Rumble strip carved into Central Ave. to keep drivers out of ART lanes

ALBUQUERQUE, N.M. (KRQE) – There’s a new addition drivers will feel on along Central Avenue that’s warning people to stay in their lane.

With just over a month until the city says the new Albuquerque Rapid Transit (ART) service begins, crews are now carving out a new nine-mile long rumble strip bordering the dedicated bus lanes ART will use.

The jarring reminder can already be seen and felt on Central east of San Mateo. When your car hits it, you’ll know it’s there.

“It definitely got my attention, I thought I was in the wrong spot,” said Will, an Albuquerque driver who hit the new rumble strip on Thursday.

Right now, the strips are only carved out in a few spots, mainly east of San Mateo, but the city says they should be in place between the entirety of Coors and Louisiana boulevards in the next few weeks.

“We want to remind people to stay in their lane and not get in the ART lane as they travel up and down Central,” said Dayna Crawford, project manager for Albuquerque Rapid Transit.

Crawford says the rumble strip will be the only separating factor between regular traffic and ART traffic.

“A lot of people still think, unfortunately, that we’re putting in a concrete barrier, Jersey barrier, but we’re not. It’s the rumble strips (that will) remind you to stay in your lane,” said Crawford.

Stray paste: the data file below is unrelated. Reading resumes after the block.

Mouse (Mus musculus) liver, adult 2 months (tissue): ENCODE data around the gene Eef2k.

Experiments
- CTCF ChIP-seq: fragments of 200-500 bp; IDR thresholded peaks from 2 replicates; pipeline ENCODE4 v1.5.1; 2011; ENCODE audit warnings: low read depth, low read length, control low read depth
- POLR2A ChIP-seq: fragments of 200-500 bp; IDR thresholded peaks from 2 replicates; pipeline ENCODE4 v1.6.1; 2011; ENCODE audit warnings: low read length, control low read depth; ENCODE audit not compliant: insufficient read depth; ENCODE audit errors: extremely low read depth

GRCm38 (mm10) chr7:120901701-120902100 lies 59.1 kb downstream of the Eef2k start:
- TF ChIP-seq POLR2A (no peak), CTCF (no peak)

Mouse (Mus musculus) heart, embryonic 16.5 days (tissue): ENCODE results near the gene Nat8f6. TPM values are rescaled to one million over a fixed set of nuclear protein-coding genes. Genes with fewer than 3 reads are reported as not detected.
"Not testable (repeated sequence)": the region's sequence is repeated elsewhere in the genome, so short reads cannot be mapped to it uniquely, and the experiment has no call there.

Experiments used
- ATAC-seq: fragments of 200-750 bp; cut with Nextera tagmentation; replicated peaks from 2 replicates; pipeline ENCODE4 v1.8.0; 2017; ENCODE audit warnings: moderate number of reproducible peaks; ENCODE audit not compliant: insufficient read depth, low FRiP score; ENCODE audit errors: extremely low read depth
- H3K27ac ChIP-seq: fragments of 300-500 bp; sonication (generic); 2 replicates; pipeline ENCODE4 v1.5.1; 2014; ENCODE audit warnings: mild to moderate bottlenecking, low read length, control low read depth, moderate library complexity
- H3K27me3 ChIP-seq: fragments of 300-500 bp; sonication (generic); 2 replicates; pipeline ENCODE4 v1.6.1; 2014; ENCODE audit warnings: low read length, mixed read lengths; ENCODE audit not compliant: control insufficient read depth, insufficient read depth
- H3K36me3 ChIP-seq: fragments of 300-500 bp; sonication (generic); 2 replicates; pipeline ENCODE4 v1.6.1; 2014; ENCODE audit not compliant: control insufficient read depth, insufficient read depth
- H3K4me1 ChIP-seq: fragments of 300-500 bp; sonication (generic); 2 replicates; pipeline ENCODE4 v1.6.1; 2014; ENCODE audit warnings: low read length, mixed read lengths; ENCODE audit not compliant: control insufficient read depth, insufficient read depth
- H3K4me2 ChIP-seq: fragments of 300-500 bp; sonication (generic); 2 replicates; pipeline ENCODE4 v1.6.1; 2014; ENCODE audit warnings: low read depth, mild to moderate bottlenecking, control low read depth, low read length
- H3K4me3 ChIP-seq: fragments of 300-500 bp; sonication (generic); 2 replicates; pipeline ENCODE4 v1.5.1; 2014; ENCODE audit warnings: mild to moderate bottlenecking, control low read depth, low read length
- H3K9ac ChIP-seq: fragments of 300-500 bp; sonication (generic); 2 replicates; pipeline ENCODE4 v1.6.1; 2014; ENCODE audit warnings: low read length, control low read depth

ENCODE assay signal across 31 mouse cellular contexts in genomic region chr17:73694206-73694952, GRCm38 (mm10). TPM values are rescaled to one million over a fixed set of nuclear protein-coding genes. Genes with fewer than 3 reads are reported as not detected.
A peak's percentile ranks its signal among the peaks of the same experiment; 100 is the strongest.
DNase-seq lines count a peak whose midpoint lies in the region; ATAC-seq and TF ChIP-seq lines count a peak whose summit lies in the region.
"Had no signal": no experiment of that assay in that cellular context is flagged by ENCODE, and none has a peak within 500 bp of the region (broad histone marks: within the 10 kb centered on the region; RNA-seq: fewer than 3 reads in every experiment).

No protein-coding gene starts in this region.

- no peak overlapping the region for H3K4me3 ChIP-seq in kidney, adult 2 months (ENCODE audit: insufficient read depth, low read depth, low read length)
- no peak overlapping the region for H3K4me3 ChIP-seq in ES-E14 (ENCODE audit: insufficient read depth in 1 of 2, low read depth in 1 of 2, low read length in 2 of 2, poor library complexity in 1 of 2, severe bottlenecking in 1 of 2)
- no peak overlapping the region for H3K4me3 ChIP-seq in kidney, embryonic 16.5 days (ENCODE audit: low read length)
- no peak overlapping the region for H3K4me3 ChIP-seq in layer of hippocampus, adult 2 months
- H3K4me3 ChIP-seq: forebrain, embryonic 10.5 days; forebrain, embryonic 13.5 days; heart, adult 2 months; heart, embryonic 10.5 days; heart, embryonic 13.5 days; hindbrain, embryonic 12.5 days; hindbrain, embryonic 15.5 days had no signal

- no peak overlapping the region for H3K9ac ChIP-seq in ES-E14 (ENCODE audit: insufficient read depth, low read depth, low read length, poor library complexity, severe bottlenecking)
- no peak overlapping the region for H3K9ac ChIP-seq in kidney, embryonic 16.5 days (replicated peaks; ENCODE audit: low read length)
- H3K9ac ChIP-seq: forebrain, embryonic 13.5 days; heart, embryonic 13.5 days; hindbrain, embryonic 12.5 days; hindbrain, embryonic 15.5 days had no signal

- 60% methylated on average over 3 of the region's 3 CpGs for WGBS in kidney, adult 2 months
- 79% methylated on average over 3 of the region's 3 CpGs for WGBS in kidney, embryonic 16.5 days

The bus service is expected to begin operation in November. When that happens, no cars will be allowed in the “bus only” lanes. Crawford says only ART buses and emergency vehicles will be allowed to use the dedicated stretch of roadway.

Crawford says the bus-only lanes will likely carry a learning curve for drivers.

“You just kinda have to pay attention,” said Crawford.

KRQE News 13 asked drivers Thursday what they thought about the new addition.

Tony, who initially didn’t notice the rumble strips said, “It’s not good for my rims, that’s about it.”

Time will tell as to whether or not the rumble strips will get the job done. Until then, drivers have mixed feelings about how effective it will be at keeping cars from taking a shortcut or making a new left turn lane.

“I’m sure it will be a deterrent,” said Will, who noticed the rumble strip on Thursday.

Another driver, Kathryn, told KRQE News 13 she didn’t see it working, saying “Probably not just because of the drivers here in Albuquerque, but hopefully.”

“Let’s just hope it does, (the city) probably spent a lot of money putting them there,” said Tony.

Ultimately the city says it chose a rumble strip because it’s more cost-effective, plus, it allows buses to freely move in and out of the “bus only” lanes, if necessary.

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